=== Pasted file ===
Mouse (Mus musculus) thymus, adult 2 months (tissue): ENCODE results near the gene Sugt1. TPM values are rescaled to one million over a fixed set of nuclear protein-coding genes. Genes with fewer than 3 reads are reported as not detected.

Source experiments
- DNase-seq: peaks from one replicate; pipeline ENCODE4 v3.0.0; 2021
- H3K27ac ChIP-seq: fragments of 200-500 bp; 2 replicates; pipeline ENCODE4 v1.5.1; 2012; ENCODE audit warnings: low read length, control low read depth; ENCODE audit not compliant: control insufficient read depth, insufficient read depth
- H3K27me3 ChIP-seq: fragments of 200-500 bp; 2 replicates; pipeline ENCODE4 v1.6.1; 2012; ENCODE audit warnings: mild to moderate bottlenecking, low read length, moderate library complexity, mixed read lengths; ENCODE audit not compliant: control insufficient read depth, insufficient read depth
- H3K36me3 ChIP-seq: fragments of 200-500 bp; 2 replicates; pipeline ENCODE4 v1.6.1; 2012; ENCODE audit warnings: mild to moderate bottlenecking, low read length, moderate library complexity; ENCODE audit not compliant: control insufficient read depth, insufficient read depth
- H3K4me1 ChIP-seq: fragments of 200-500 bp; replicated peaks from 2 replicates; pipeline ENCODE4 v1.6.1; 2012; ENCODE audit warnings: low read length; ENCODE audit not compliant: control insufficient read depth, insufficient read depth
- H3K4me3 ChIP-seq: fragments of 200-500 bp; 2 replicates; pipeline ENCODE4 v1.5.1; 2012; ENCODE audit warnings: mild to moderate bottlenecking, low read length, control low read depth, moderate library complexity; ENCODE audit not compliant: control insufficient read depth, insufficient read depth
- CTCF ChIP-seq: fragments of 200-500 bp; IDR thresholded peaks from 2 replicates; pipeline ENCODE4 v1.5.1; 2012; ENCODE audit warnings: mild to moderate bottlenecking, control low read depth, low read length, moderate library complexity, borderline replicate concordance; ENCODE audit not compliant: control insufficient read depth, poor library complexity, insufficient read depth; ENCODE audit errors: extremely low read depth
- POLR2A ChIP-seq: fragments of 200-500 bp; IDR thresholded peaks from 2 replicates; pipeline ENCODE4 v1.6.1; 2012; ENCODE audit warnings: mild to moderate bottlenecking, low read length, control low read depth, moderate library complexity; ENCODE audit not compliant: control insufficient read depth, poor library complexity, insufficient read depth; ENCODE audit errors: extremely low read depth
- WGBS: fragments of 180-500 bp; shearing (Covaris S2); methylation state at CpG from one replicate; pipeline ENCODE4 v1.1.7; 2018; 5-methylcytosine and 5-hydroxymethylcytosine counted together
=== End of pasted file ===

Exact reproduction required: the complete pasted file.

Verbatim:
Mouse (Mus musculus) thymus, adult 2 months (tissue): ENCODE results near the gene Sugt1. TPM values are rescaled to one million over a fixed set of nuclear protein-coding genes. Genes with fewer than 3 reads are reported as not detected.

Source experiments
- DNase-seq: peaks from one replicate; pipeline ENCODE4 v3.0.0; 2021
- H3K27ac ChIP-seq: fragments of 200-500 bp; 2 replicates; pipeline ENCODE4 v1.5.1; 2012; ENCODE audit warnings: low read length, control low read depth; ENCODE audit not compliant: control insufficient read depth, insufficient read depth
- H3K27me3 ChIP-seq: fragments of 200-500 bp; 2 replicates; pipeline ENCODE4 v1.6.1; 2012; ENCODE audit warnings: mild to moderate bottlenecking, low read length, moderate library complexity, mixed read lengths; ENCODE audit not compliant: control insufficient read depth, insufficient read depth
- H3K36me3 ChIP-seq: fragments of 200-500 bp; 2 replicates; pipeline ENCODE4 v1.6.1; 2012; ENCODE audit warnings: mild to moderate bottlenecking, low read length, moderate library complexity; ENCODE audit not compliant: control insufficient read depth, insufficient read depth
- H3K4me1 ChIP-seq: fragments of 200-500 bp; replicated peaks from 2 replicates; pipeline ENCODE4 v1.6.1; 2012; ENCODE audit warnings: low read length; ENCODE audit not compliant: control insufficient read depth, insufficient read depth
- H3K4me3 ChIP-seq: fragments of 200-500 bp; 2 replicates; pipeline ENCODE4 v1.5.1; 2012; ENCODE audit warnings: mild to moderate bottlenecking, low read length, control low read depth, moderate library complexity; ENCODE audit not compliant: control insufficient read depth, insufficient read depth
- CTCF ChIP-seq: fragments of 200-500 bp; IDR thresholded peaks from 2 replicates; pipeline ENCODE4 v1.5.1; 2012; ENCODE audit warnings: mild to moderate bottlenecking, control low read depth, low read length, moderate library complexity, borderline replicate concordance; ENCODE audit not compliant: control insufficient read depth, poor library complexity, insufficient read depth; ENCODE audit errors: extremely low read depth
- POLR2A ChIP-seq: fragments of 200-500 bp; IDR thresholded peaks from 2 replicates; pipeline ENCODE4 v1.6.1; 2012; ENCODE audit warnings: mild to moderate bottlenecking, low read length, control low read depth, moderate library complexity; ENCODE audit not compliant: control insufficient read depth, poor library complexity, insufficient read depth; ENCODE audit errors: extremely low read depth
- WGBS: fragments of 180-500 bp; shearing (Covaris S2); methylation state at CpG from one replicate; pipeline ENCODE4 v1.1.7; 2018; 5-methylcytosine and 5-hydroxymethylcytosine counted together